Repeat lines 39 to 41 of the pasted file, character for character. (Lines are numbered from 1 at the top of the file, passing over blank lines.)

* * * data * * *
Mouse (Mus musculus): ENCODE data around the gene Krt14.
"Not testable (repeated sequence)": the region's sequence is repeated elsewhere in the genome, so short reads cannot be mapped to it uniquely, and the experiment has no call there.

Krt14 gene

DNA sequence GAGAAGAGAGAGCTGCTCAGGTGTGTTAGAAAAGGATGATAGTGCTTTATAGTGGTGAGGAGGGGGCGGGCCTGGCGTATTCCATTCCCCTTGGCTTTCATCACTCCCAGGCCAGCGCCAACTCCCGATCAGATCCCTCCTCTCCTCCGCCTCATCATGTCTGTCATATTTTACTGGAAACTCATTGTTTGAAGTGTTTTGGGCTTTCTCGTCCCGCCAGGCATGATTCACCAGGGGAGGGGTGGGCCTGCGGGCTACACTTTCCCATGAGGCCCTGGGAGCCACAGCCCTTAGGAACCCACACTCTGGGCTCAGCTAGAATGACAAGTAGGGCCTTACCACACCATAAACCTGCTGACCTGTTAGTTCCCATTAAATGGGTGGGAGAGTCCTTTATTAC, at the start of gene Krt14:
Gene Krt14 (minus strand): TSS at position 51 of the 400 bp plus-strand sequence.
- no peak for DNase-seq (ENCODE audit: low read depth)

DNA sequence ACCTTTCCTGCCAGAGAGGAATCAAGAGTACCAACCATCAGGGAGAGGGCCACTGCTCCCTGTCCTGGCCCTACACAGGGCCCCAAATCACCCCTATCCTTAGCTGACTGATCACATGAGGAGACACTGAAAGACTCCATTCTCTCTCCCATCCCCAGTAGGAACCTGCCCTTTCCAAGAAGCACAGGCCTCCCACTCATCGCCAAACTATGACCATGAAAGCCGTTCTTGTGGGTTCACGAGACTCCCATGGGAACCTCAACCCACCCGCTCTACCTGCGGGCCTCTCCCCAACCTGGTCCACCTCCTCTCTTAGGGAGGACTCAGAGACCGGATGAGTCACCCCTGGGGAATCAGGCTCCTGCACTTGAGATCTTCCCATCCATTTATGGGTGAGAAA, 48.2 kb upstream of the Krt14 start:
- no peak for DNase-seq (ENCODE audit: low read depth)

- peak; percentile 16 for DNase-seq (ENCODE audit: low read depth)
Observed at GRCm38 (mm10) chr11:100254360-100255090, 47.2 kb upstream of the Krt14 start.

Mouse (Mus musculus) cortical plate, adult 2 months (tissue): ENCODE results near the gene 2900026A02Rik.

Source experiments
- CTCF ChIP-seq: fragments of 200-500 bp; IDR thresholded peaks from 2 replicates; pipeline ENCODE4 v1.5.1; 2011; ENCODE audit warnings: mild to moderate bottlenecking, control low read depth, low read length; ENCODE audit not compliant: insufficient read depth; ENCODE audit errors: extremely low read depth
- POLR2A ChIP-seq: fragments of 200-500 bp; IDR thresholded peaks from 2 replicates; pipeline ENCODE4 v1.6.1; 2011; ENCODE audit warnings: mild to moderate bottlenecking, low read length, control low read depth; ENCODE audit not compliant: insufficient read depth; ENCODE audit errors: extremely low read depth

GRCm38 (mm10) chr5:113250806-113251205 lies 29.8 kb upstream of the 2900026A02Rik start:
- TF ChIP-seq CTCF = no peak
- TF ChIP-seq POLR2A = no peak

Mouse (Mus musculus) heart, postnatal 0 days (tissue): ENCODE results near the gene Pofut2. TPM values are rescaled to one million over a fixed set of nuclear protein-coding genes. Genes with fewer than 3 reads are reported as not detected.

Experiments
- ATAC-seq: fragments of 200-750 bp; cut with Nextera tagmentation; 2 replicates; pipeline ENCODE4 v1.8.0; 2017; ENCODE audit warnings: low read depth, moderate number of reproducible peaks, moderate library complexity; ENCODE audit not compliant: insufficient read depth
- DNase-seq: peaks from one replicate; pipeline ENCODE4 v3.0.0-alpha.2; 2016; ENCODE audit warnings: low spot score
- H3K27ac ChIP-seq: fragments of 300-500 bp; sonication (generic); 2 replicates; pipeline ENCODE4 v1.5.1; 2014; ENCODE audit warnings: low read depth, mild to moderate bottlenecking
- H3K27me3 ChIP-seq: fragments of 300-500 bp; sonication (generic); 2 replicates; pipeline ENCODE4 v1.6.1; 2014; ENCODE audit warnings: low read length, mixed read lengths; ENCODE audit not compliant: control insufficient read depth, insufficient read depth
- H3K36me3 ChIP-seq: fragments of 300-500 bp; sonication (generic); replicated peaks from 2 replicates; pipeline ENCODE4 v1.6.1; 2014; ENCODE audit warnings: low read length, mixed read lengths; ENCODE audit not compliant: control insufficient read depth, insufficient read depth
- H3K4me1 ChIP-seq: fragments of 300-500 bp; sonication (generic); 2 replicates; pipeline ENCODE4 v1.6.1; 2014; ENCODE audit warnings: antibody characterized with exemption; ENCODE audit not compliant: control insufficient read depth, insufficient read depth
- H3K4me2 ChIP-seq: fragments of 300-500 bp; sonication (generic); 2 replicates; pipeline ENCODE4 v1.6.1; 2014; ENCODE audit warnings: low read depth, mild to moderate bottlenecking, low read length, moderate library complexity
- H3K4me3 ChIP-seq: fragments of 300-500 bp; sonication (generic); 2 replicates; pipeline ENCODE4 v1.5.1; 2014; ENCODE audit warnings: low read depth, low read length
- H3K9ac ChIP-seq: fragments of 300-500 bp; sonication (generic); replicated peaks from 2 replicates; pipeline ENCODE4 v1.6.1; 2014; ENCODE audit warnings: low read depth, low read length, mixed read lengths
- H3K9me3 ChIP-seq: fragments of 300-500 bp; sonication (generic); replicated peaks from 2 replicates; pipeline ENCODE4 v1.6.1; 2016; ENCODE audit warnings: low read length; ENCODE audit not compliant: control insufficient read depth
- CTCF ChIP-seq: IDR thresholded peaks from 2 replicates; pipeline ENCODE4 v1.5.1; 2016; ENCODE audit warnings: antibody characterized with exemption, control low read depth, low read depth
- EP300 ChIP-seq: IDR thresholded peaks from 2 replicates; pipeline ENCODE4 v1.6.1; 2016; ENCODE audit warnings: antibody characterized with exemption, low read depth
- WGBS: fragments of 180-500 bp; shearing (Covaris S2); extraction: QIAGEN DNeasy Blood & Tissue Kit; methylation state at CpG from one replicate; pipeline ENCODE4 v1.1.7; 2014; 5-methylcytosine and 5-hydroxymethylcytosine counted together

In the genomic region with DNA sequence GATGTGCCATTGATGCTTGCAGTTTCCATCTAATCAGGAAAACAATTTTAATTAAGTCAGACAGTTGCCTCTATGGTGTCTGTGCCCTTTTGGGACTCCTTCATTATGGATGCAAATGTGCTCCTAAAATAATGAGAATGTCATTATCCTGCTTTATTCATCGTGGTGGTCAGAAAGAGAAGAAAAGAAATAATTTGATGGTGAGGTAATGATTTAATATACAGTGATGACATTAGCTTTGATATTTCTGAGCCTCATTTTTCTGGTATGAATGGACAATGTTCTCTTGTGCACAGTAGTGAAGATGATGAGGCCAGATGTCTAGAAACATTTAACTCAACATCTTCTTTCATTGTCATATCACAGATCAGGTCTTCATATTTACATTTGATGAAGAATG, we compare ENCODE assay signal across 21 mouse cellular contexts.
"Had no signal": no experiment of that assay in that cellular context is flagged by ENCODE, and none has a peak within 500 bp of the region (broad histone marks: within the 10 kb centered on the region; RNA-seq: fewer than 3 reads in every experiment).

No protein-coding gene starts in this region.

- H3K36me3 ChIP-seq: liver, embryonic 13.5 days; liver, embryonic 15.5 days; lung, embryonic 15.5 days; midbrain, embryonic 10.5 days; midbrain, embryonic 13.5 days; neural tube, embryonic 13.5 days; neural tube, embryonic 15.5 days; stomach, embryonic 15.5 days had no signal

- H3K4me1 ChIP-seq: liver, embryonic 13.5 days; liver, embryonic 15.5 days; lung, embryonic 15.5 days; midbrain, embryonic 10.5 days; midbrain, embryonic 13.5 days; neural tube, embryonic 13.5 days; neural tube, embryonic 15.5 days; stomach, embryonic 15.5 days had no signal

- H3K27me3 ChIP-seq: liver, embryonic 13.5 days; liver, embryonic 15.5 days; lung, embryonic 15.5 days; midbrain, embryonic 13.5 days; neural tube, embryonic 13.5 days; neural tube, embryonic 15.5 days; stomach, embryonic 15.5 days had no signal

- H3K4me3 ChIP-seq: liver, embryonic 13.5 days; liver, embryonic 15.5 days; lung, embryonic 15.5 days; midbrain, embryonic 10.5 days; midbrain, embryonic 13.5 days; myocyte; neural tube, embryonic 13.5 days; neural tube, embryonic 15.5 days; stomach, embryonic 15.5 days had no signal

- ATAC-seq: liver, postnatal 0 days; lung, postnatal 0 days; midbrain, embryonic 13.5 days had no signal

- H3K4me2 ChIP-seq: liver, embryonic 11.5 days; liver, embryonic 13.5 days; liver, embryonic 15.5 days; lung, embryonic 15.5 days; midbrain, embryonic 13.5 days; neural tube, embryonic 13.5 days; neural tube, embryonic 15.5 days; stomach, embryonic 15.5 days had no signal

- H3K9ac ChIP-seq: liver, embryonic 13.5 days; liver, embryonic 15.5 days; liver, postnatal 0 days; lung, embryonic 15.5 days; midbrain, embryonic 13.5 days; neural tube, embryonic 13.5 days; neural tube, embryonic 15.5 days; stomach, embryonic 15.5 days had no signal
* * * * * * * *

- H3K4me3 ChIP-seq: liver, embryonic 13.5 days; liver, embryonic 15.5 days; lung, embryonic 15.5 days; midbrain, embryonic 10.5 days; midbrain, embryonic 13.5 days; myocyte; neural tube, embryonic 13.5 days; neural tube, embryonic 15.5 days; stomach, embryonic 15.5 days had no signal

- ATAC-seq: liver, postnatal 0 days; lung, postnatal 0 days; midbrain, embryonic 13.5 days had no signal

- H3K4me2 ChIP-seq: liver, embryonic 11.5 days; liver, embryonic 13.5 days; liver, embryonic 15.5 days; lung, embryonic 15.5 days; midbrain, embryonic 13.5 days; neural tube, embryonic 13.5 days; neural tube, embryonic 15.5 days; stomach, embryonic 15.5 days had no signal